"Dow Index Flirts with new high" says today's New York Times. And it seems true. At 12773.04, America's flagship stockmarket is within reach of its all time high of 12,741.86, which it hit on 14 February 2007.
The S&P 500, a broader measure of the stockmarket, also closed on a good note at 1471.48. It is near its historical high of 1500.64 reached on 22 March 2000 - over 7 years ago.
Closer inspection of the stock market, however, is required to keep these results in perspective. Perhaps the most important element to note is the falling US Dollar. If you compare the value of the US Dollar to the Euro, a different picture emerges.
On 29 December 2006, the Dollar was worth €0.7593. As of 18 April 2007, the Dollar has dropped to €0.7355, a drop of 3.13% during the past 3 1/2 months.
If we then adjust the stockmarkets accordingly, more accurate figures come to light.
The Dow Jones, for example, has dropped by -0.69% since 29 December 2006. The S&P 500 has grown by +0.55% in that time. Hardly the stuff that bull markets are known for.
But it gets even worse. If we go back a number of years to the year 2000, we see the Dow Jones reaching its (then) high of 11722.98 on 14 January. At the time, though, the US Dollar was worth €0.978 (32.9% more than it is today). If we work backwards and adjust the figures, we find that the Dow Jones had hit 15588.14 on that day, compared to today's figure of 12773.04. This means that the Dow has dropped 18.06% in seven years.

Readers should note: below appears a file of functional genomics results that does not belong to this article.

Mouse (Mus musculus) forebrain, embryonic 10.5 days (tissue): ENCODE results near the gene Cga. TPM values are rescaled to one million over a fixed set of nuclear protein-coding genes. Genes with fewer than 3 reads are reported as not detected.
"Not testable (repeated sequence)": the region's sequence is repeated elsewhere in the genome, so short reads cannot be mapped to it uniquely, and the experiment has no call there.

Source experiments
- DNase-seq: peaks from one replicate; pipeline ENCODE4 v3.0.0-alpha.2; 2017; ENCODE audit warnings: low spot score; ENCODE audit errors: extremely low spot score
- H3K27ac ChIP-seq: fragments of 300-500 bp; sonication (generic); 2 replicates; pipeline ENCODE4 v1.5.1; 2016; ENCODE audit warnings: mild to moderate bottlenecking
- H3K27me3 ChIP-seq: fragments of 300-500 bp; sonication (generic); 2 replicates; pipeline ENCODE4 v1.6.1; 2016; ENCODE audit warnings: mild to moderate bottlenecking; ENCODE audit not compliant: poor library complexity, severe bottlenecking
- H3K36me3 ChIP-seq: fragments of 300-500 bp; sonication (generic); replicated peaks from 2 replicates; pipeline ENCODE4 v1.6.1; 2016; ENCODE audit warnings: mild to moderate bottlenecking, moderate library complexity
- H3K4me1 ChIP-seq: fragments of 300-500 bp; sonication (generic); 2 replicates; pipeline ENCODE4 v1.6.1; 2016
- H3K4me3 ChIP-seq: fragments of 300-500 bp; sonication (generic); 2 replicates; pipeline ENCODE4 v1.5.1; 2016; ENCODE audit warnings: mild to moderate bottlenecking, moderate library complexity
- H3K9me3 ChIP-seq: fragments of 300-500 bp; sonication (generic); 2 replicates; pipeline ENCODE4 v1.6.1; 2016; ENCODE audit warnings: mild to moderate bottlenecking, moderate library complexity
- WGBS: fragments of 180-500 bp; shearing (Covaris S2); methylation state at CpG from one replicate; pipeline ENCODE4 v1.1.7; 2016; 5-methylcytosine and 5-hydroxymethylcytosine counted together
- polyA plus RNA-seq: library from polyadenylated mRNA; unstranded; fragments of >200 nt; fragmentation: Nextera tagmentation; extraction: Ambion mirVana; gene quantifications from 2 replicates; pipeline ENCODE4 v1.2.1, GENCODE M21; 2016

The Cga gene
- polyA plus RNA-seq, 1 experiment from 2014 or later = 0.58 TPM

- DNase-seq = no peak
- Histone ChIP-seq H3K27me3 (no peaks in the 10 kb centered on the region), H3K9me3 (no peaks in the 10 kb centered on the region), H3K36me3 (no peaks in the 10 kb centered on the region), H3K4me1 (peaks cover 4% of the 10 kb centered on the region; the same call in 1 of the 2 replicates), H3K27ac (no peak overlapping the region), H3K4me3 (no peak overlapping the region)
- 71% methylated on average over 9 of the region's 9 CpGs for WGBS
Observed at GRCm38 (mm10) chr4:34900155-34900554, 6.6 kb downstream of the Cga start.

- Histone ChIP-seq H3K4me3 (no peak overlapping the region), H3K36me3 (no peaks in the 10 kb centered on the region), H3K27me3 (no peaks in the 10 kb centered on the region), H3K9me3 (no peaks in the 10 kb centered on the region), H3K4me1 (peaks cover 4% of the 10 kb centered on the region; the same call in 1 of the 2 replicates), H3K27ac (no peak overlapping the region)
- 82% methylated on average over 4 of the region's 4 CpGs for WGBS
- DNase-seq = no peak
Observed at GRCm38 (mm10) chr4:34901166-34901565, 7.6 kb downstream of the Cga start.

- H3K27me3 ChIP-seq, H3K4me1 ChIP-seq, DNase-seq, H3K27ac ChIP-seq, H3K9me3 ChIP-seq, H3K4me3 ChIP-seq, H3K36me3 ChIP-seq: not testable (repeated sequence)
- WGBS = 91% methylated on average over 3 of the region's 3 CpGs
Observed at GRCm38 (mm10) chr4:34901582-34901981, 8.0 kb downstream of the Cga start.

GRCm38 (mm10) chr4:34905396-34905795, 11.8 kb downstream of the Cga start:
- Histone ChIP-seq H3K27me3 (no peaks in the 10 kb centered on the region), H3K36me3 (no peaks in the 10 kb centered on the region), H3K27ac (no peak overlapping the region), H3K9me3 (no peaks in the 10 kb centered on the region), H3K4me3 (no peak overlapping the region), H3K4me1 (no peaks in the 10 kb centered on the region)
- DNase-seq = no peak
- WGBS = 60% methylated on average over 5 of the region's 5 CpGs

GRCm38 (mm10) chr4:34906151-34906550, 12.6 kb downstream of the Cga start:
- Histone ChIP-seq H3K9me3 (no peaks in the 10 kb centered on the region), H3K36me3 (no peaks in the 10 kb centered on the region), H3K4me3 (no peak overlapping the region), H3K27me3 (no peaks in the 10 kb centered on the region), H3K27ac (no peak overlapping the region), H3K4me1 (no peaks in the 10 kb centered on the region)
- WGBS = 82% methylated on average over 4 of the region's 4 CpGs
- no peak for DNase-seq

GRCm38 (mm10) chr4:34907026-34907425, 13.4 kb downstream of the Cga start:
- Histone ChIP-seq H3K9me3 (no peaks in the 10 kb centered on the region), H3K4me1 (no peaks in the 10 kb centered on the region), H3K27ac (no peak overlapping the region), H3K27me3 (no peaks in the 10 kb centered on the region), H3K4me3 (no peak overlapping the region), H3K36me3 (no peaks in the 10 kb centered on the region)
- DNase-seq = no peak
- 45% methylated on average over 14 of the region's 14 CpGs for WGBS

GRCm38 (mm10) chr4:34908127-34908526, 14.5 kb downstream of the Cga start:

The figures for the S&P 500 are similar. At the time of the 1500.64 high in March 2000, the US Dollar was worth €1.040, a whopping 41.4% more than its worth today. If we work backwards again, the S&P hit 2129.91 on that day, compared to today's figure of 1471.48. This means that the S&P 500 has dropped 30.91% in seven years.
The Wilshire 5000, an exceptionally broad stockmarket index, is notable for being a reasonably close fit for the amount of US Dollars invested into the stockmarket. Today's figure of 14910.93 (an all time record), represents $14.91 trillion invested. Back on 9 October 1990, this figure was 13099.90, and the US Dollar was worth a mammoth €1.15. In today's dollars, therefore, the Wilshire 5000's adjusted mark in October 1990 was an incredible 20484.04. This shows a drop of 27.2% in just under seven years, or approximately $7.4 trillion lost.
(On December 29 2006, the Wilshire 5000 reached 14,257.50. With a 3.13% drop in the value of the USD, today's figures would be 14,444.21, a growth of +1.31%)
Of course, back in 2000 both the stockmarket and the US Dollar were grossly overvalued, which makes for these interesting statistics. What it shows is that America's so called "recovery" in that period has been nothing of the sort. Another issue with this brief study of mine is the focus on the Euro as a "base" currency to compare to, which obviously has problems (a Trade Weighted Index may be better).
In the meantime, as you hear brokers on Wall Street and politicians crow about economic strength, just keep things in perspective. Since the beginning of this year, the US stock markets have gone nowhere, and have, in fact, declined sharply since the year 2000 when compared to the rest of the world.
Note: I am not a mathematical maven. Please inform me of any mistakes I have made in my calculations. I still think that the figures will be stark, however.
© 2007 Neil McKenzie Cameron, http://one-salient-oversight.blogspot.com/
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